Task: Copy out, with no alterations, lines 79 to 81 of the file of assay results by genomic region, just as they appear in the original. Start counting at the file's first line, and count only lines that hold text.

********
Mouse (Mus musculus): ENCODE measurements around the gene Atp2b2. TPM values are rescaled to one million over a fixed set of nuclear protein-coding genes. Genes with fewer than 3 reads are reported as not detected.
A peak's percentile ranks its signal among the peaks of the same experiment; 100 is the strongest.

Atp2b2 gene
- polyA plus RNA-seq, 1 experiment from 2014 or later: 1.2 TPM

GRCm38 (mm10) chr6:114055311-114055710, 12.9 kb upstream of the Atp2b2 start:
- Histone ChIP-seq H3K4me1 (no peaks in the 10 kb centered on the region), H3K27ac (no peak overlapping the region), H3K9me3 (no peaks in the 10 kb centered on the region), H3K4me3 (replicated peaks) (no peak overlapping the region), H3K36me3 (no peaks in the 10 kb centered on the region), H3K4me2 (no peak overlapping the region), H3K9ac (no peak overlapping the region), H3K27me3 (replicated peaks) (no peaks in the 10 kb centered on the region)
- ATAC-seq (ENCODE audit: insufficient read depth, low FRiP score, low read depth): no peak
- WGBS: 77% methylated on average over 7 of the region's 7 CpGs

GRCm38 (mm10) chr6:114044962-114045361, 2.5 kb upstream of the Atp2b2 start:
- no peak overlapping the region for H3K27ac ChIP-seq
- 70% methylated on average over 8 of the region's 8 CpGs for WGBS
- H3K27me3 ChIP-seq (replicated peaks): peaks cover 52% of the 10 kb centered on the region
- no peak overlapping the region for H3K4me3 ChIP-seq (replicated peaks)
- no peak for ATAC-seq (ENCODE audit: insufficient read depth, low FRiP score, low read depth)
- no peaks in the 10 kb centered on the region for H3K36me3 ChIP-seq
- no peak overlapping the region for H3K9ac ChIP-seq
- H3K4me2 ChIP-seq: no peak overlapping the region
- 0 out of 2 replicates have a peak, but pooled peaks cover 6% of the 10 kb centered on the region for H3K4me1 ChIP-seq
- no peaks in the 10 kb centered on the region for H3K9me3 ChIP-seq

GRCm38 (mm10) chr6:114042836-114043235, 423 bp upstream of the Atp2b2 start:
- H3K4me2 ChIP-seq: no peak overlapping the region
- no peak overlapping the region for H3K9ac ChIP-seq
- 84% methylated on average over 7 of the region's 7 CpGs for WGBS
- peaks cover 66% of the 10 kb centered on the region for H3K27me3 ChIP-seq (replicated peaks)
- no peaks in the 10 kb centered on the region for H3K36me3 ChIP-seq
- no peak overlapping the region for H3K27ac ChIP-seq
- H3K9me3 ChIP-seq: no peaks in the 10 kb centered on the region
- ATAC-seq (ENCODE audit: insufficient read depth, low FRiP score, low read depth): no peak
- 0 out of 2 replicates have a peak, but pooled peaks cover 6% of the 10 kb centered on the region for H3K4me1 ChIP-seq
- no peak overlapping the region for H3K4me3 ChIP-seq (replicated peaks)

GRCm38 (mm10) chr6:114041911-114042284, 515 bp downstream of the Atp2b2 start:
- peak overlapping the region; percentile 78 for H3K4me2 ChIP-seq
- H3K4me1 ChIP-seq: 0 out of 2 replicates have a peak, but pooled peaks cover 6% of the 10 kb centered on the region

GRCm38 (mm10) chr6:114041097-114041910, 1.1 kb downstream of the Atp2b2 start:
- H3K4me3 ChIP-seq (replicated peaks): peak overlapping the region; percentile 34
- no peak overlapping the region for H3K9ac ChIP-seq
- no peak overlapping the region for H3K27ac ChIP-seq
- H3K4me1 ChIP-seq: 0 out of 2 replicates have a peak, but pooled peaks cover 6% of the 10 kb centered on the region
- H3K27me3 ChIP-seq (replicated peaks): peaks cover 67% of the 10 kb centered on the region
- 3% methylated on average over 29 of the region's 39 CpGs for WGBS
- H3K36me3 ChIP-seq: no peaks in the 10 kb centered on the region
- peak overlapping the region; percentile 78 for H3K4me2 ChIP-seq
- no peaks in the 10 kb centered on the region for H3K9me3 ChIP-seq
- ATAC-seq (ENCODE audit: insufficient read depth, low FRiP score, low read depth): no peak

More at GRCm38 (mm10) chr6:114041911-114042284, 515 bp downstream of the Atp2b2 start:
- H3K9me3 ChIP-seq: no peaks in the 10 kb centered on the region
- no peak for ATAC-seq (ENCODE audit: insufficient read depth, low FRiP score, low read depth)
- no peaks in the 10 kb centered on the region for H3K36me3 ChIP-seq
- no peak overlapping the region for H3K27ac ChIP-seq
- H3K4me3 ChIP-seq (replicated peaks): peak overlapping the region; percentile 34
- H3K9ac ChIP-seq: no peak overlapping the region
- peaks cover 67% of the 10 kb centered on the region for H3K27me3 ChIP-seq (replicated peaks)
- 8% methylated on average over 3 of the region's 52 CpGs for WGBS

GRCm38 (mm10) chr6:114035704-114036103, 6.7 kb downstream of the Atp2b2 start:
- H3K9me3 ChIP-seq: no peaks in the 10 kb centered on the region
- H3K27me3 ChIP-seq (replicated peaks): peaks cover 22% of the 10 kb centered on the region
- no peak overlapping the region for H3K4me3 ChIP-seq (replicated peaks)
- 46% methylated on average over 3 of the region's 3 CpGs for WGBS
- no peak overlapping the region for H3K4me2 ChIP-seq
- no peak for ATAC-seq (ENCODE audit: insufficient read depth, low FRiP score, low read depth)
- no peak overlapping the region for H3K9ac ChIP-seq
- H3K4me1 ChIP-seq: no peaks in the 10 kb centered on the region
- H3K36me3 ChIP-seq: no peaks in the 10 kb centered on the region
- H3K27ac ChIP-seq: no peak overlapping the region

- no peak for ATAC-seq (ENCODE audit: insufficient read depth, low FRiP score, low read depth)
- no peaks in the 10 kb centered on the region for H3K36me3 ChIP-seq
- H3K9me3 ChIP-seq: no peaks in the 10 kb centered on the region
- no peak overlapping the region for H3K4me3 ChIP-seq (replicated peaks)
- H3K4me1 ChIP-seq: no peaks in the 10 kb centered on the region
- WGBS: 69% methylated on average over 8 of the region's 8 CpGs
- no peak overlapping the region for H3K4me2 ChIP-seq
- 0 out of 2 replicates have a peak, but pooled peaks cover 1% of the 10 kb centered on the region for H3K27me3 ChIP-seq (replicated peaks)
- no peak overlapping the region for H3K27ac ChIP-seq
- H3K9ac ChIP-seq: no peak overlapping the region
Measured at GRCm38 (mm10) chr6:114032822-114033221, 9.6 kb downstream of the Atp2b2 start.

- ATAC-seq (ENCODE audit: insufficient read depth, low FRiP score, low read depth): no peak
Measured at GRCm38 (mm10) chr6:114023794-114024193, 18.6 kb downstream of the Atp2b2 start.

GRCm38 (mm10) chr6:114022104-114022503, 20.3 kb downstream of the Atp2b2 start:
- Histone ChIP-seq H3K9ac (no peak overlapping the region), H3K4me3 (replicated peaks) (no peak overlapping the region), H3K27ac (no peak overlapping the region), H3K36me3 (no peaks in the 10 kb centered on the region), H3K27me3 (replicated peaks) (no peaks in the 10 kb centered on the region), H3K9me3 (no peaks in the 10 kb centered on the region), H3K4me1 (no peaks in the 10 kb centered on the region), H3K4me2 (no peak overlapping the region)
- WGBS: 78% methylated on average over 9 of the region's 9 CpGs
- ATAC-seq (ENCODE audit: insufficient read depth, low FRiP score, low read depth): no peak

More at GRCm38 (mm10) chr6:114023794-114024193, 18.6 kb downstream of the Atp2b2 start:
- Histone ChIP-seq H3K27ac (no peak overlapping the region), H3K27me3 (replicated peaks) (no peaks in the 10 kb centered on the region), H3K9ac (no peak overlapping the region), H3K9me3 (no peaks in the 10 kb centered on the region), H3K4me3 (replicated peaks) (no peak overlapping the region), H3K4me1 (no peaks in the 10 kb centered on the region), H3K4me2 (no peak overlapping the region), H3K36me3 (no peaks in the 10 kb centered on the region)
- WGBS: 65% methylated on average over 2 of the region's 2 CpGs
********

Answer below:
- Histone ChIP-seq H3K9ac (no peak overlapping the region), H3K4me3 (replicated peaks) (no peak overlapping the region), H3K27ac (no peak overlapping the region), H3K36me3 (no peaks in the 10 kb centered on the region), H3K27me3 (replicated peaks) (no peaks in the 10 kb centered on the region), H3K9me3 (no peaks in the 10 kb centered on the region), H3K4me1 (no peaks in the 10 kb centered on the region), H3K4me2 (no peak overlapping the region)
- WGBS: 78% methylated on average over 9 of the region's 9 CpGs
- ATAC-seq (ENCODE audit: insufficient read depth, low FRiP score, low read depth): no peak